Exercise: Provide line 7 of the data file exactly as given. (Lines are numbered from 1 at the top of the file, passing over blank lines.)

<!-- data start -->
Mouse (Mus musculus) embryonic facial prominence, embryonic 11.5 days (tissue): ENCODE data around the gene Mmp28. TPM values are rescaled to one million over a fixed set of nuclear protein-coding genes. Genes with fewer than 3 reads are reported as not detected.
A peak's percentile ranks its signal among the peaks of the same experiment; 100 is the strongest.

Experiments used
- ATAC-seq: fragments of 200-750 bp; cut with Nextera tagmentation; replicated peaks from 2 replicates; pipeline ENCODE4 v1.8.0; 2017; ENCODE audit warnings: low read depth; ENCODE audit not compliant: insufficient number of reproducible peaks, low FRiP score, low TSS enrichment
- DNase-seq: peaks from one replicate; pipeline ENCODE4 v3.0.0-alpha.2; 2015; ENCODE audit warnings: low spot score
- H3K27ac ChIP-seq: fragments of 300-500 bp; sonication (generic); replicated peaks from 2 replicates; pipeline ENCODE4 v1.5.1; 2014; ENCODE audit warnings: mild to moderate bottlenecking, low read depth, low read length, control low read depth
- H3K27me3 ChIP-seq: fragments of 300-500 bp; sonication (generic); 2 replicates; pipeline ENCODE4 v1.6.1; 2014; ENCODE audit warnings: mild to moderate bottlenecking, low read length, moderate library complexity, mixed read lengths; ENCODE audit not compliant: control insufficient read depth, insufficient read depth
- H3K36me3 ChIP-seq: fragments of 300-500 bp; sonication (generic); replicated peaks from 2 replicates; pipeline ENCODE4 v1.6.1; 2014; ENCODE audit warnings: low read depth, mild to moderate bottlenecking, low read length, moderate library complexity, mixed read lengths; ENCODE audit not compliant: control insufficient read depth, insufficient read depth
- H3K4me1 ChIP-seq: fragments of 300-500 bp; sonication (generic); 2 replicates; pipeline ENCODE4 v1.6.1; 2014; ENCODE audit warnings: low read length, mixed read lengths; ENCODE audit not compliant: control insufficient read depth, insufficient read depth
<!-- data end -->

- H3K27me3 ChIP-seq: fragments of 300-500 bp; sonication (generic); 2 replicates; pipeline ENCODE4 v1.6.1; 2014; ENCODE audit warnings: mild to moderate bottlenecking, low read length, moderate library complexity, mixed read lengths; ENCODE audit not compliant: control insufficient read depth, insufficient read depth